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ARS Home » Pacific West Area » Corvallis, Oregon » Horticultural Crops Research Unit » Research » Publications at this Location » Publication #91807


item Fisher, James
item Kemp, William - Bill
item Pierson Jr, Frederick

Submitted to: Environmental Entomology
Publication Type: Peer Reviewed Journal
Publication Acceptance Date: 2/17/1999
Publication Date: N/A
Citation: N/A

Interpretive Summary: A study was made of the developmental rate of eggs of the white whiskered grasshopper, a pest of Western grasslands. Mathemathical models derived from these studies were iterated with sub-surface soil temperatures that had been recorded where these pests occurred. We also monitored the occurrence of hatchling white whiskered grasshoppers daily at the same areas in the spring for three years. We found our models to produce a prediction of hatchling occurrence to be very similar to that of the actual occcurrence of hatchlings. The results of these studies should enhance the ability of decision support systems for grasshopper management to provide accurate grasshopper occurrence forecasts to land managers and pest advisors, particulary, those that are called upon to provide protection against these pests on Federal lands (i.e. USDA-APHIS, USDA-USFS, USDI-BLM).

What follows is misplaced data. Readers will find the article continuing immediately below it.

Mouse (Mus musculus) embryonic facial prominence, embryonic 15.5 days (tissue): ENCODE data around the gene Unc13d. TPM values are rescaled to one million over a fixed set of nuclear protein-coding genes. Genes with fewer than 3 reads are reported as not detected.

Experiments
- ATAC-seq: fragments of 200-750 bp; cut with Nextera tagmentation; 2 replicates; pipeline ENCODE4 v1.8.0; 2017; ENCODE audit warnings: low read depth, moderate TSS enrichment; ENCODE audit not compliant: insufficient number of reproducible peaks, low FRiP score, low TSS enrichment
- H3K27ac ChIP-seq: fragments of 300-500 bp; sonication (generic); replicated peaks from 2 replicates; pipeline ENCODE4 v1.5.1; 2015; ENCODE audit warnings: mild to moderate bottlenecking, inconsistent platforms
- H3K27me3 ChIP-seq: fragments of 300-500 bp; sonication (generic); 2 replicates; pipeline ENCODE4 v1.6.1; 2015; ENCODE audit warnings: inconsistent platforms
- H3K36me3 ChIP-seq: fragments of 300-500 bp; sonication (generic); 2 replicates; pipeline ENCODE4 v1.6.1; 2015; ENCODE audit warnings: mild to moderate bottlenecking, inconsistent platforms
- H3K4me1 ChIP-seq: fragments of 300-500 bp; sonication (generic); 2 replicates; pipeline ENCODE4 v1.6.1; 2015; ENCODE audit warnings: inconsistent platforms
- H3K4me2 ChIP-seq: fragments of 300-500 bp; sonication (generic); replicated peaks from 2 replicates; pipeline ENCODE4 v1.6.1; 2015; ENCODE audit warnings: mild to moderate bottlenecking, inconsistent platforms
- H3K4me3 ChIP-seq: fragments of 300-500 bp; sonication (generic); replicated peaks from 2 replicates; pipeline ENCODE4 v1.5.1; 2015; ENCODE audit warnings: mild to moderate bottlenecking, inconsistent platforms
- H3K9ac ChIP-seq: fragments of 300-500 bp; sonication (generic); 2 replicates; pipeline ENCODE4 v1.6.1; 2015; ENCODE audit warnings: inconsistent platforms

Technical Abstract: Postdiapause development and hatch of the white whiskered grasshopper, Ageneotettix deorum (Scudder) were studied in the grasslands of southwest Montana during a 3 yr. period. Postdiapause embryonic development rates were estimated by exposing eggs to 12 different developmental temperatures from a range of 9 degrees-C to 42 degrees-C. We then used the population model design system (PMDS) to generate a development rate function and to predict hatch at 2 sites in southwestern Montana for 3 yr. Field emergence (1st instars) was monitored by taking sweep net samples and used to assess the accuracy of the predictions. When estimated hatch was compared with field occurrence of 1st instars, the 50% occurrence dates were very similar; within 2.6 +/- 1.4 d for all 5 comparisons. The results of our investigations should enhance the ability of decision support systems for grasshopper management to provide forecasts to land managers and pest advisors.